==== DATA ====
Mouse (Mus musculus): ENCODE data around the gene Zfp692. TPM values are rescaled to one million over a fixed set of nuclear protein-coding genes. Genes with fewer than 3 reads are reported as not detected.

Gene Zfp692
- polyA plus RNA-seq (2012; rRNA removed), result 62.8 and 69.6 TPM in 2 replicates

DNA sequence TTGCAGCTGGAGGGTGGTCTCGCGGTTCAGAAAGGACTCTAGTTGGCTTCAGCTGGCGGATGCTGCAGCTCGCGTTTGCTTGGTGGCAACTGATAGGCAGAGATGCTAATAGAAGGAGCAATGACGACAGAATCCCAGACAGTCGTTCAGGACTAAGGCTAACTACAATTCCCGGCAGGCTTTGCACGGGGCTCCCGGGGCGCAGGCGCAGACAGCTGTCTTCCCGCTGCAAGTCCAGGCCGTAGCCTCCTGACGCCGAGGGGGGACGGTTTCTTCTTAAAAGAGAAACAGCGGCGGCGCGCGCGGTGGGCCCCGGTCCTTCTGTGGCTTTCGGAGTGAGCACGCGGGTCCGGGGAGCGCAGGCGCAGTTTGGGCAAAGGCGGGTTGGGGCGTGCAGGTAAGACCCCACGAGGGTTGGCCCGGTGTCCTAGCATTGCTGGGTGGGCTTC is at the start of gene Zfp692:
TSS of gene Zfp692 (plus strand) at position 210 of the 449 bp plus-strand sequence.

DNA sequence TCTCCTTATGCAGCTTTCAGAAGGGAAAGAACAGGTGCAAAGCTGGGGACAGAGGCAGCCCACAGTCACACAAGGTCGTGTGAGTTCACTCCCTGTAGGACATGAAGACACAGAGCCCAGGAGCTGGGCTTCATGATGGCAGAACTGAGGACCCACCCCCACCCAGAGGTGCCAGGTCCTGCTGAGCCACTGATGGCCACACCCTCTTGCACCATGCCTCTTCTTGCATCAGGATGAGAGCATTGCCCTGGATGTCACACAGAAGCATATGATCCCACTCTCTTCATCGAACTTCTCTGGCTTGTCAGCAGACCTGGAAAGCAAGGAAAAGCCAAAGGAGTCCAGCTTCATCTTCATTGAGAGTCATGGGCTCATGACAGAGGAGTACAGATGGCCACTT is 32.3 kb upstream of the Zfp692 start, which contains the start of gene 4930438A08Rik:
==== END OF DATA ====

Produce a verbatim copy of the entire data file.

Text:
Mouse (Mus musculus): ENCODE data around the gene Zfp692. TPM values are rescaled to one million over a fixed set of nuclear protein-coding genes. Genes with fewer than 3 reads are reported as not detected.

Gene Zfp692
- polyA plus RNA-seq (2012; rRNA removed), result 62.8 and 69.6 TPM in 2 replicates

DNA sequence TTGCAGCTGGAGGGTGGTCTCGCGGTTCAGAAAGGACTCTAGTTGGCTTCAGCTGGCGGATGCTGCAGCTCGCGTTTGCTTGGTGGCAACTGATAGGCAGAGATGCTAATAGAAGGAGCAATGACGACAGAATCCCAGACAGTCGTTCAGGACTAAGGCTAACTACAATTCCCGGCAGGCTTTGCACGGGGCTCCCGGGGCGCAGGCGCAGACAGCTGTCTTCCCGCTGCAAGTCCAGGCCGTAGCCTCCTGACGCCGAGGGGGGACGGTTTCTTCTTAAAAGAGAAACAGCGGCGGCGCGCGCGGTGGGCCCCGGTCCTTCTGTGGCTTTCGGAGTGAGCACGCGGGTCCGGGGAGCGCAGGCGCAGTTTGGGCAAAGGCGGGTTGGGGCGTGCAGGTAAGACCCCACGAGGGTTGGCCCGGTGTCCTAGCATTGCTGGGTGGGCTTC is at the start of gene Zfp692:
TSS of gene Zfp692 (plus strand) at position 210 of the 449 bp plus-strand sequence.

DNA sequence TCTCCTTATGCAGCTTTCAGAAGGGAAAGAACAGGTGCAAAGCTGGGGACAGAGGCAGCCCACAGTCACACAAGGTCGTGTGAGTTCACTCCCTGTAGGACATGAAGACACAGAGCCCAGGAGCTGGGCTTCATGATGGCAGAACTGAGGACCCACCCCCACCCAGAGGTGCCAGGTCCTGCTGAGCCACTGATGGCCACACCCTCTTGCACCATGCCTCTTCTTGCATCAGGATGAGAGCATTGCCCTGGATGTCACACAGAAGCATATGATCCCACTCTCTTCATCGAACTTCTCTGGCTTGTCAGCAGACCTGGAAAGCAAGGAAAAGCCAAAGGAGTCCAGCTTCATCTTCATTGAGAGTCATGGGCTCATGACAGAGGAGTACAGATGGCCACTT is 32.3 kb upstream of the Zfp692 start, which contains the start of gene 4930438A08Rik: